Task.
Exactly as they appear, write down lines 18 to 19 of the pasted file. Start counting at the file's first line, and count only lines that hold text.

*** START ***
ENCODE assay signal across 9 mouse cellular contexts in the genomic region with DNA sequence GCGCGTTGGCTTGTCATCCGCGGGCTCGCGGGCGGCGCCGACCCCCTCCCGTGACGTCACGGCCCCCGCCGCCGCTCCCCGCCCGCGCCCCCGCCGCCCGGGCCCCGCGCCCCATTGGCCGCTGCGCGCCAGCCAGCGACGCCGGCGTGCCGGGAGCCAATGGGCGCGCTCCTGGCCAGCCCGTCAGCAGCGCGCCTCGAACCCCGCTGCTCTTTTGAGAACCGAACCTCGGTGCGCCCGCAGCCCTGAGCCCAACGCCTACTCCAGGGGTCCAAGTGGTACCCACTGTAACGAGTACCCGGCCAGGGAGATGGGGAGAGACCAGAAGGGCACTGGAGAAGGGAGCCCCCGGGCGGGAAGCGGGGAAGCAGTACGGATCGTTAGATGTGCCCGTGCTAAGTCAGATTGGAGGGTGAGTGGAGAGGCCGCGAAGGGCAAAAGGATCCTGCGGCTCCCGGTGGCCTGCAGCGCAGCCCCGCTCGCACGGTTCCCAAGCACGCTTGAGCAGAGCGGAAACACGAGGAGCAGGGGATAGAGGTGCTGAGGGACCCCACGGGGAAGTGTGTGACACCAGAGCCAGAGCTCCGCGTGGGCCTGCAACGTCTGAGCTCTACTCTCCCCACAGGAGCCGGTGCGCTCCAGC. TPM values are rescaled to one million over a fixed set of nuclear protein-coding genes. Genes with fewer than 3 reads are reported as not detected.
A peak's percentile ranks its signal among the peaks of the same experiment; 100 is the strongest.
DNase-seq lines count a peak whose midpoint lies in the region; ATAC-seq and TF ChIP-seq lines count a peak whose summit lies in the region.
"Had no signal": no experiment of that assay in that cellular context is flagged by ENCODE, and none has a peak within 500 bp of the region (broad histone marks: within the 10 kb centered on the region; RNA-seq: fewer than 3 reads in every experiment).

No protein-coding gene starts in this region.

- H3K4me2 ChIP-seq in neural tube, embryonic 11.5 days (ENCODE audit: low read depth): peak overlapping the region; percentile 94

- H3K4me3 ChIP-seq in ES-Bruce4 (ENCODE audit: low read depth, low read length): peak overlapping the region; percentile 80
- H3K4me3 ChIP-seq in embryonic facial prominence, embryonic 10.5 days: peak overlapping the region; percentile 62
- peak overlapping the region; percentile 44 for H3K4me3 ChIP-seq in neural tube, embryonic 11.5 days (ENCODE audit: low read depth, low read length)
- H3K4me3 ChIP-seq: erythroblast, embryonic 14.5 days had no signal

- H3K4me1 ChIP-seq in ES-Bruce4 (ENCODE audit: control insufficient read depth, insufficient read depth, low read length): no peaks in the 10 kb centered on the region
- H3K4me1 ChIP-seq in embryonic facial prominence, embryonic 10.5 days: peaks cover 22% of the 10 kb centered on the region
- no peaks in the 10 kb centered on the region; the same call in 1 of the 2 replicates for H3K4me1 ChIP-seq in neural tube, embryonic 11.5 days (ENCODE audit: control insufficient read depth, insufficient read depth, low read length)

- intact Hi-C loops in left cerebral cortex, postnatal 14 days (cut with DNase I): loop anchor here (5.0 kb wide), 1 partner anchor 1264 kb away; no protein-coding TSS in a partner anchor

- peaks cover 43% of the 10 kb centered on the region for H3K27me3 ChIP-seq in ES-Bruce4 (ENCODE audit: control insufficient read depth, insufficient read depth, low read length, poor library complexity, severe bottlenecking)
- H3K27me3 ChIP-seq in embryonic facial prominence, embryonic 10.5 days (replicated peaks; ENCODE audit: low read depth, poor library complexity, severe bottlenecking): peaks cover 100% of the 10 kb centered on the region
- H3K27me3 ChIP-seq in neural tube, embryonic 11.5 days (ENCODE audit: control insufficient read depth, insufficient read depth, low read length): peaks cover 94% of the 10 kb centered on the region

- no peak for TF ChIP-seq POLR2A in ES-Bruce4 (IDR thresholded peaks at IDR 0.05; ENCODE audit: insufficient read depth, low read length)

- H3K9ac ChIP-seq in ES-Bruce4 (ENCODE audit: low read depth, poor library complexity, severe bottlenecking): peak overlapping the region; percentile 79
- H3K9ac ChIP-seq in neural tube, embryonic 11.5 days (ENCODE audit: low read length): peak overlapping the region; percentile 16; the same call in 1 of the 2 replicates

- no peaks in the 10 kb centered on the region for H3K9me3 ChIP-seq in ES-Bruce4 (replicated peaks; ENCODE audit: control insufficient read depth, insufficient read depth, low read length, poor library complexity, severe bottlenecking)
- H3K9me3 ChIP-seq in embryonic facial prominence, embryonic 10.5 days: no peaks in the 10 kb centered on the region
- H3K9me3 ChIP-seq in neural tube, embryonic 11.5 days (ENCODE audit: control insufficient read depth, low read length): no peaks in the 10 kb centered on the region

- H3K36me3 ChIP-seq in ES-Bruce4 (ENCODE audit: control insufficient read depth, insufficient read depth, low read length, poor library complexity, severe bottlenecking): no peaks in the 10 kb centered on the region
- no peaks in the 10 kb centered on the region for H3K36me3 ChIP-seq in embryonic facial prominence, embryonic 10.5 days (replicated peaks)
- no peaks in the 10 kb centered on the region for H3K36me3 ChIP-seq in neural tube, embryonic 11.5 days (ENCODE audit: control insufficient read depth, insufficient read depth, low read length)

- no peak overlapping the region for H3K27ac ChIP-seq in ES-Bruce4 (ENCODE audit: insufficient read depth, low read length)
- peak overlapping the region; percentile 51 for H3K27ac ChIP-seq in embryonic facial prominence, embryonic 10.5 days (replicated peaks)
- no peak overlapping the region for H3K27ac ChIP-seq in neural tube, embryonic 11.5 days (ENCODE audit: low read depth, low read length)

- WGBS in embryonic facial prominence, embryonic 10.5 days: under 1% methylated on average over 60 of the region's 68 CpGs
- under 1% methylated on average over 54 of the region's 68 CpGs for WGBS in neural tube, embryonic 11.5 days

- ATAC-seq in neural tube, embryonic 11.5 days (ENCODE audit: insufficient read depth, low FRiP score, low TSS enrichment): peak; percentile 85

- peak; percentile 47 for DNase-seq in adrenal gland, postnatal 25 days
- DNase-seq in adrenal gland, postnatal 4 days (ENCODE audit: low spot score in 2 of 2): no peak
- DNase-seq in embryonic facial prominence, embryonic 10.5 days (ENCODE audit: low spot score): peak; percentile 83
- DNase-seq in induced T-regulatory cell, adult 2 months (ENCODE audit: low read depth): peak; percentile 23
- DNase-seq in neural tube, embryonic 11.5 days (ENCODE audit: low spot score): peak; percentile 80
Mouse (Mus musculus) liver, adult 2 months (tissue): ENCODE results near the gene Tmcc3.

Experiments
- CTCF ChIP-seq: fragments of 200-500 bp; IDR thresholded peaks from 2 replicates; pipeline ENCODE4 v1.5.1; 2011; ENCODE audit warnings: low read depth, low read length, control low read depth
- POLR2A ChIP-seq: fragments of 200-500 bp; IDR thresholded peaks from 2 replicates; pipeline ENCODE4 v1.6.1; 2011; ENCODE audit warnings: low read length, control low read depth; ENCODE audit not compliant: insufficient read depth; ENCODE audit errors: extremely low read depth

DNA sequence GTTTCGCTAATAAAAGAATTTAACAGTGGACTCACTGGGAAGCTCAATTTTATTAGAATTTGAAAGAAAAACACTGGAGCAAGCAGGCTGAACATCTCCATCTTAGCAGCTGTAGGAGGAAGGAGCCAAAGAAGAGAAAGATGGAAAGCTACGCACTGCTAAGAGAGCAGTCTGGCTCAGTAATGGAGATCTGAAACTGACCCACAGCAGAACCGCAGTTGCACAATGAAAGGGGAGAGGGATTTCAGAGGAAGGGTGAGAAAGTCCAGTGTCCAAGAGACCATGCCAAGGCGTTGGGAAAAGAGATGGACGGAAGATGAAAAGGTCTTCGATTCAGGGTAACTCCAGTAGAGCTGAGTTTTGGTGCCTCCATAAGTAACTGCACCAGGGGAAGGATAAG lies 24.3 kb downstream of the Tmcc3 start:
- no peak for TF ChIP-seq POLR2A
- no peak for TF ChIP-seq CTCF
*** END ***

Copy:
- no peak for TF ChIP-seq POLR2A in ES-Bruce4 (IDR thresholded peaks at IDR 0.05; ENCODE audit: insufficient read depth, low read length)

- H3K9ac ChIP-seq in ES-Bruce4 (ENCODE audit: low read depth, poor library complexity, severe bottlenecking): peak overlapping the region; percentile 79